Friday, May 27, 2016

Uncharted 4: A Thief's End (2016)


Uncharted 4 is without doubt the prettiest game I’ve ever seen. It is an unquestionable technical achievement, and a rare game that qualifies as a cinematic achievement. It's also the best adventure game I've ever played. It is, in a word, a masterpiece. Never have I seen better fire effects, better smoke effects, or better foliage and landscapes. Every chapter is breathtakingly gorgeous to look at.

It is the action/adventure game by which all future action/adventure games will be measured. It isn’t just that the scenery is beautifully rendered, though it very much is (good opportunity to utilize the PS4’s screenshot capabilities. See below for examples), the character models and facial animations are so realistically rendered that the performances of the actors (shot with motion capture) shine through as well as any I’ve seen in any Hollywood animated feature. Between the voice work and the motion capture, the performances here are something akin to the ones given in films like “Avatar.” The shame is that Hollywood doesn’t recognize video games as art the way they do animated films. Yet these performances aren’t just convincing for their voice work, there is real emotion in the eyes and subtle, minute facial expressions shared between these characters.

Much like “Uncharted 2,” the story begins in the middle with a disastrous event before flashing back and filling in everything that led up to the event, then it proceeds to the story’s climax. It’s an interesting, if unnecessary, bit of nonlinear editing that allows things to start off with an action sequence before slowing things down for a proper build up. It makes sense gameplay-wise if it doesn’t seem to make much narrative sense. Nevertheless, the story truly begins with a married Nathan (Nolan North) and Elena (Emily Rose) struggling to find happiness with their domesticated lives after having agreed their past adventures were too dangerous to continue. We know these two have spent their lives traveling, discovering lost cities, and finding treasure. It hasn’t lead them to fame and fortune, though it has allowed them to escape the boredom of normal lives.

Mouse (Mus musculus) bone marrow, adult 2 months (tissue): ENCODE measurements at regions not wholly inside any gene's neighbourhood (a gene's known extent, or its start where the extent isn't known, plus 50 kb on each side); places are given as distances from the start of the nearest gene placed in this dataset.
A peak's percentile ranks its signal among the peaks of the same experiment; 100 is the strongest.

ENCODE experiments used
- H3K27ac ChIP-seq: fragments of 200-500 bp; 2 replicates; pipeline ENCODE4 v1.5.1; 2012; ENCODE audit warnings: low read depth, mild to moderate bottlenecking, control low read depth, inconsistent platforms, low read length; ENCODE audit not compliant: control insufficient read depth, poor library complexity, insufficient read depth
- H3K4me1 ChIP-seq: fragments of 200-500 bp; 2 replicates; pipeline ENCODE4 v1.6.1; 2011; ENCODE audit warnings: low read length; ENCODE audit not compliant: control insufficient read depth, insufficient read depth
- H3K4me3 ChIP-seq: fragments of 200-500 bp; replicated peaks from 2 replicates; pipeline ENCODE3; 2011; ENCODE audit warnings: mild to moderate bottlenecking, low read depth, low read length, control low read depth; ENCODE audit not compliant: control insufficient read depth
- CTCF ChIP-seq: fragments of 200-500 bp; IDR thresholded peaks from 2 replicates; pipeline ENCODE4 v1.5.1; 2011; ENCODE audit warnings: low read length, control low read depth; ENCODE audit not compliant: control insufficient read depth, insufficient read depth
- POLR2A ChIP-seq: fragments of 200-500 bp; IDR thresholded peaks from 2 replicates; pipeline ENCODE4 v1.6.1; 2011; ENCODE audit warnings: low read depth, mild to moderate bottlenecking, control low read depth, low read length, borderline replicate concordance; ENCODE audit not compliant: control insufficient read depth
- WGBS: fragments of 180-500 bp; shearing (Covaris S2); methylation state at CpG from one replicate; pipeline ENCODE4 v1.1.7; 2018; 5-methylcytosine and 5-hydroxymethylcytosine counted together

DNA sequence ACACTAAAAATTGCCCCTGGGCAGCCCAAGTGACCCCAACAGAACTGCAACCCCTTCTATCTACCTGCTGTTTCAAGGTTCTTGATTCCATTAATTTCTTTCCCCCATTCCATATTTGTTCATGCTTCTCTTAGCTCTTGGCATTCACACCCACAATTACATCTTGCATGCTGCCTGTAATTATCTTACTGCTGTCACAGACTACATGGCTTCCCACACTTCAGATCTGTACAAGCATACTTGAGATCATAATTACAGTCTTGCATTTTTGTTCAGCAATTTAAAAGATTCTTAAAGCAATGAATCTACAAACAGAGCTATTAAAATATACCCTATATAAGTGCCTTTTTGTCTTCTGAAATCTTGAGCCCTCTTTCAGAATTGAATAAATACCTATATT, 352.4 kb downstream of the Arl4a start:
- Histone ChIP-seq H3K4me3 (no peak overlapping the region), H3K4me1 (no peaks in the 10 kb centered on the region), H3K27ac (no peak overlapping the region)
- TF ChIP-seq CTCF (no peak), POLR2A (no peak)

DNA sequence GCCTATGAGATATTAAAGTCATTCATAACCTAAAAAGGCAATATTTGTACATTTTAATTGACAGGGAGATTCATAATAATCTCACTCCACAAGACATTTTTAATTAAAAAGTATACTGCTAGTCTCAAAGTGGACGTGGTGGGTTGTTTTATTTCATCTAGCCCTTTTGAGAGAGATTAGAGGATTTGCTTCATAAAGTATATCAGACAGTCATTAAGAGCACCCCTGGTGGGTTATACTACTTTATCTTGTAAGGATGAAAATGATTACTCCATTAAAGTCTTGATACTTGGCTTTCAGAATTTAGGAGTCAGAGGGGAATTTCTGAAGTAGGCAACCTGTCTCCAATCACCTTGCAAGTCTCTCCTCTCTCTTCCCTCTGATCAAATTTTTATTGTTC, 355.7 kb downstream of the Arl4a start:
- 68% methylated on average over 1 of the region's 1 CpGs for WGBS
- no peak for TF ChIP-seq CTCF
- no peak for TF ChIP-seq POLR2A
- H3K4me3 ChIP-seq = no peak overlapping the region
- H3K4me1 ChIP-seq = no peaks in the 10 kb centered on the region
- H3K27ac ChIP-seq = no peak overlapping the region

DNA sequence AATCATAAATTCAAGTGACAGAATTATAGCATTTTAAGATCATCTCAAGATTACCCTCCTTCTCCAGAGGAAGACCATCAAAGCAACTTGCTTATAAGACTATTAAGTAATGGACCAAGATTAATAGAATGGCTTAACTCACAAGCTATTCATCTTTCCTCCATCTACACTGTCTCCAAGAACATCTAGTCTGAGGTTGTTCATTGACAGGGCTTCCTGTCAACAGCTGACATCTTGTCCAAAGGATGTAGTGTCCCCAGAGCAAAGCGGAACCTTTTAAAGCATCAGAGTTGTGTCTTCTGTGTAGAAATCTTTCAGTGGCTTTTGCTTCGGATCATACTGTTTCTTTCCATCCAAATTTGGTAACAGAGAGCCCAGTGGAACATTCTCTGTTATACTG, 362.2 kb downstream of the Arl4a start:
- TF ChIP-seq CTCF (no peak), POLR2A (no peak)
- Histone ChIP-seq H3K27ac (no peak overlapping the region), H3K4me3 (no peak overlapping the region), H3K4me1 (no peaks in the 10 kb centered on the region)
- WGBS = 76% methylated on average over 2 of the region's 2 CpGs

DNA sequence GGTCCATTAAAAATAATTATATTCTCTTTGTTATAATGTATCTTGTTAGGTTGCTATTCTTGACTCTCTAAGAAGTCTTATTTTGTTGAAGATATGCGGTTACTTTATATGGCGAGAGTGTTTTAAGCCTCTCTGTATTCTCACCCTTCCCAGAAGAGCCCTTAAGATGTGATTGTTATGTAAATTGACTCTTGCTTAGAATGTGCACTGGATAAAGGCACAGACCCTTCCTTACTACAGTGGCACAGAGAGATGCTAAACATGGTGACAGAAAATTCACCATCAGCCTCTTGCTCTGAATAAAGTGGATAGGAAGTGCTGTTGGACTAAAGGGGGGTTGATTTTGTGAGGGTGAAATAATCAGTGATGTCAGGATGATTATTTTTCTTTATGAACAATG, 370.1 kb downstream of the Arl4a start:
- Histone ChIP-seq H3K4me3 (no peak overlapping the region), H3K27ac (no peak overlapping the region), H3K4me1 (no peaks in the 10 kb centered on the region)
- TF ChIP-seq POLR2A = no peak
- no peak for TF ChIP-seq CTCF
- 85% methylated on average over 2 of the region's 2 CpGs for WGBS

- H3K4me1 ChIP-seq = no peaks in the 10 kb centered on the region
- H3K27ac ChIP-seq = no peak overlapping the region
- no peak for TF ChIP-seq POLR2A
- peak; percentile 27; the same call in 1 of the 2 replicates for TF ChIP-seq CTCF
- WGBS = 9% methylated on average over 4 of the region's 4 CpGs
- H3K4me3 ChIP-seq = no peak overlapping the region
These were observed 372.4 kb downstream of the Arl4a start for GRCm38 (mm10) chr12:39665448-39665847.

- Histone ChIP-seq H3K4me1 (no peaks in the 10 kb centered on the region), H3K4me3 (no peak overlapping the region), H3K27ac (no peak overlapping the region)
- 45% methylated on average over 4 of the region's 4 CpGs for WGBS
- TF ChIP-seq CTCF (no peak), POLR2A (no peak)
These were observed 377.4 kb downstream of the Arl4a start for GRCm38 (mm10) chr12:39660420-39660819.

When his estranged brother Sam (Troy Baker) turns up with a plan to find the lost treasure of a group of infamous pirate captains, the lure of adventure is too great to ignore. More importantly, it proves necessary when his brother explains why his life might just depend on their success. For the sake of those who haven’t played it yet, I’ll leave it at that. Suffice it to say, developer Naughty Dog has always done a good job of making these adventures very character driven affairs, and none of them more so than this one.


This is the last hurrah for Nathan Drake and he’s keenly aware of the fact. As usual the treasure they seek is the McGuffin, while the family drama is what drives the story. This time there are two family dramas and Nathan is torn between his loyalty to his brother and saving his marriage. There are flashbacks to young Nathan Drake spending time with his older brother Sam, which inform their current relationship as well as their long standing quest to discover the long lost pirate treasure of Captain Avery. But there’s also a good sized portion of this game devoted to putting Nathan and Elena together allowing them to work out their marital strife, much of which may or may not have to do with his need for adventure. Both are done in very satisfying ways with strong characterizations and performances. They are what make the game worth playing.

As far as the gameplay is concerned, it’s mostly what we’ve come to expect from the franchise. The new elements include a few too numerous sliding sections, a grappling hook, in order to mimic Indiana Jones’ whip, and a spike with which to climb areas where no handholds exist, and even some off-road jeep exploration. While there are no true innovations here, the familiar mechanics feel noticeably refined and improved from their predecessors.